A Reporter In Crazy Town

Robyn Doolittle on Toronto’s debauched, depraved Ford era | by Paul Dechene

Robyn Doolittle


Robyn Doolittle
Crazy Town: The Rob Ford Story
Viking Canada

Hard to believe the saga of Toronto Mayor Rob Ford is still developing. It seems there’s a crazy new chapter unfolding nearly every week. It’s like some kind of gonzo serial crime pulp. The Mayor Menace: a debauched tale of crime, cunnilingus, jailhouse beatings, drunk driving, Youtube hilarity and subways.

Bringing the whole sorry tale to light has been the job of a cadre of Toronto city hall reporters, most famous among them being Toronto Star journalist Robyn Doolittle. Through her newspaper writing, she’s revealed not only Ford’s booze-and-blow-addled lifestyle, but also his ties to Toronto’s criminal underworld. And now in her new book, Crazy Town, she expands what we know about Ford and his similarly unruly family, then goes on to tell the story behind the story: how the skeletons in Rob Ford’s closet were shaken loose by years of dedicated, old-school journalism.

Prairie Dog spoke with Doolittle by phone about her new book, city hall reporting in a post-Ford world and, of course, the man himself.

I’m a city hall reporter, but I’ve never interviewed an underworld figure or watched a secretly recorded crack video. Am I doing something wrong? Or is Toronto’s city hall beat always this exciting?

It definitely is not. And it wasn’t when I got here in January 2010. I’d been covering the police beat before that and was sent here by my city editor at the time, and was kind of wondering: am I being demoted in some way? Punished? I didn’t feel like covering boring committee meetings and listening to community council debates and all that jazz. But yeah, quite quickly it took a turn. It was quite obvious there was going to be more happening.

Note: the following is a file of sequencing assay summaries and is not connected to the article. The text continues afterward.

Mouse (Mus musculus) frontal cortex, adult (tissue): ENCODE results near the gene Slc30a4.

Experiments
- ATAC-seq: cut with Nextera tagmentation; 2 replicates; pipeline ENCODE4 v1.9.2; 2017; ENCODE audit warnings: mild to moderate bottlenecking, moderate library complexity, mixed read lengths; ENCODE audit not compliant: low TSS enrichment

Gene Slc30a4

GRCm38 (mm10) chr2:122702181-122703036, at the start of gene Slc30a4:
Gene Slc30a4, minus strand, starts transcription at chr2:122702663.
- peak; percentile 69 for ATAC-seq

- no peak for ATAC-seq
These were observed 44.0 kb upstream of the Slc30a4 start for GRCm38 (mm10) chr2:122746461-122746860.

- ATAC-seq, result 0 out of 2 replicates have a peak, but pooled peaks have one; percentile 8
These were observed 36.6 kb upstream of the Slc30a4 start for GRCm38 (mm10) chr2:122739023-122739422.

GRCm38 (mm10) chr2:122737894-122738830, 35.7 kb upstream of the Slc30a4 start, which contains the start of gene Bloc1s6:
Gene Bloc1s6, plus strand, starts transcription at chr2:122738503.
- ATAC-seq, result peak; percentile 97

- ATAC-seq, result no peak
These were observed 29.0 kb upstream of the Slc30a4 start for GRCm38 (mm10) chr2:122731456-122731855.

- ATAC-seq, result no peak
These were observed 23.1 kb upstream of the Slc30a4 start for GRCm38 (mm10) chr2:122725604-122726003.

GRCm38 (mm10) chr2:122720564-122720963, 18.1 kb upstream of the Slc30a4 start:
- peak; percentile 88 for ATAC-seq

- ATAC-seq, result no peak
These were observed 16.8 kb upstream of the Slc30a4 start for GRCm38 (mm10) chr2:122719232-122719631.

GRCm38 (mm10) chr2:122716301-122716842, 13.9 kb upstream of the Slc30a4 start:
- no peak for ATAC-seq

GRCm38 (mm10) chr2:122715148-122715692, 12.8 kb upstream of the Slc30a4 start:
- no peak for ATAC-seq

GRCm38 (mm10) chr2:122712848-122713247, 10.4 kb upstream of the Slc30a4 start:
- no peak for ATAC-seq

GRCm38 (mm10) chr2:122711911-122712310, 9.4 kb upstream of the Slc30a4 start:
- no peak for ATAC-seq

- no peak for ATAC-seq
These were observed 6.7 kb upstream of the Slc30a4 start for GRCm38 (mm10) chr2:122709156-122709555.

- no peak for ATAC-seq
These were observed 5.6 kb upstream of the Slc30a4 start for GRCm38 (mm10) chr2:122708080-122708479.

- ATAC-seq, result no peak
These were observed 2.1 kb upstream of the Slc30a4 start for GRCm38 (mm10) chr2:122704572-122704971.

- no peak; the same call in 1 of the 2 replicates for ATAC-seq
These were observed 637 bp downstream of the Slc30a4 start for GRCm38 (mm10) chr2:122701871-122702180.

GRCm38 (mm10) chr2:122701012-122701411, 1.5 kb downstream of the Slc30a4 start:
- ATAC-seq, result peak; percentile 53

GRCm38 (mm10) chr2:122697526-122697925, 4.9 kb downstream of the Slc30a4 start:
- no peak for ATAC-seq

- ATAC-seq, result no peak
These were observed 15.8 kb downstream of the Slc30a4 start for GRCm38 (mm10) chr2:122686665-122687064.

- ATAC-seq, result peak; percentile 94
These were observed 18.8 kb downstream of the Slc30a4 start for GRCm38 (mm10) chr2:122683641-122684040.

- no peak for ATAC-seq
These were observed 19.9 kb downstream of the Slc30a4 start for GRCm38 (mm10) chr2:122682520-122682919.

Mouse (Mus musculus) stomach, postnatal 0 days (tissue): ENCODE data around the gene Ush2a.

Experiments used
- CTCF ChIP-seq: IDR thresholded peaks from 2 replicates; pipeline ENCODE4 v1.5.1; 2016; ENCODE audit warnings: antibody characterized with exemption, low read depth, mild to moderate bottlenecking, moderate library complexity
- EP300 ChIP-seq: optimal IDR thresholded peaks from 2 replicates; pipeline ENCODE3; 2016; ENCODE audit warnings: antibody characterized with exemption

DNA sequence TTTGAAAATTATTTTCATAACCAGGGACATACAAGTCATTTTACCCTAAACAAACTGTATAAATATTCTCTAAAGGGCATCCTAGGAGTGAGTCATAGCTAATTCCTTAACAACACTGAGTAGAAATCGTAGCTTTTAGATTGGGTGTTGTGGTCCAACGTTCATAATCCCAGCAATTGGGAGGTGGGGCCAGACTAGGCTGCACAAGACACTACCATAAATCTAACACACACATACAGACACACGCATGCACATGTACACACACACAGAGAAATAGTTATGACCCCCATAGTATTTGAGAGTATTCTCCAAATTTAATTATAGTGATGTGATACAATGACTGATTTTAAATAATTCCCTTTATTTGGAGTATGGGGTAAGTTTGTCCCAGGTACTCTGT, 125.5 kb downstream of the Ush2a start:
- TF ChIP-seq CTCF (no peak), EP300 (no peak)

Was there a phone call that you picked up one day and you were like, “Oh crap, my job has totally changed now”?

I’d say it was more of a gradual descent into madness. I mean, Rob Ford declared to run for mayor in March 2010, and I’d been on the beat about three months at the time. He immediately captured everyone’s attention. He’s a larger-than-life character. He’s often described as bombastic, colourful, controversial. And at the time he really was just that. He was not your typical politician.

And then he got elected. His campaign just seemed like an anomaly. When it came out that he’d been charged and convicted of drunk driving and he’d lied about it, his polling numbers went up 10 per cent and he raised tens of thousands of dollars overnight. Logic just seemed backwards where it concerned Rob Ford.

But up until mid-2011, it seemed like a pretty typical political story. It was at the middle or end of that year that I started hearing about domestic incidents at the mayor’s home. Then there were rumours of him maybe having some sort of drinking problem, being out on the town. He’s constantly being photographed, and posts on Twitter about buying mickeys of vodka all over the city. Then I heard about an incident where he may have been snorting cocaine in the back of a downtown bar.

That’s how I was already going down this rabbit hole. And it was a full year before the Star finally finished a story claiming that the mayor likely had a drinking problem, that it was impacting his work, that his staff wanted him to go to rehab, and that he had been removed from a military ball after showing up impaired. It was after that that I got a call from an individual who claimed to be representing drug dealers [and] that they had a video of the mayor smoking crack cocaine.

So that call didn’t come out of nowhere. It was the result of a year and a half, almost two years of work.

The Fords have really raised the bar on what you can consider scandalous for a city hall story. When they’re gone, that’s going to make it hard to go back to reporting on dog parks and budget hikes.

I think, yes, obviously this situation will probably never happen again. But one thing that I think that Rob Ford and this story has shown us is: municipal politics is really important. These politicians are the ones who have the most impact over regular people’s lives. They have the ability to spend money without going through big hurdles, like at Queen’s Park or in Ottawa. They can pass bylaws that will really shape how you live and interact with your city. And there’s a lot of money being taken in and spent, and you have to look at the people who are in charge of that and have that much control over your life. So I do think that this story has given us a new appreciation for our civic government and municipal [politics].